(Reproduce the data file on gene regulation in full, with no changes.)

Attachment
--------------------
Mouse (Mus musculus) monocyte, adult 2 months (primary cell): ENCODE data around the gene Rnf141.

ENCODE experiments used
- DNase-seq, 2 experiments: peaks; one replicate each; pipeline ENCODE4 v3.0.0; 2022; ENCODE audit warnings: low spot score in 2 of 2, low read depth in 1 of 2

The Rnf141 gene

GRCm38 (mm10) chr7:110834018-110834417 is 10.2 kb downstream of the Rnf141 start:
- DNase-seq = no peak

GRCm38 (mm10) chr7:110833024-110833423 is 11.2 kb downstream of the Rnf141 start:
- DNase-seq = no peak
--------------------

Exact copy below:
Mouse (Mus musculus) monocyte, adult 2 months (primary cell): ENCODE data around the gene Rnf141.

ENCODE experiments used
- DNase-seq, 2 experiments: peaks; one replicate each; pipeline ENCODE4 v3.0.0; 2022; ENCODE audit warnings: low spot score in 2 of 2, low read depth in 1 of 2

The Rnf141 gene

GRCm38 (mm10) chr7:110834018-110834417 is 10.2 kb downstream of the Rnf141 start:
- DNase-seq = no peak

GRCm38 (mm10) chr7:110833024-110833423 is 11.2 kb downstream of the Rnf141 start:
- DNase-seq = no peak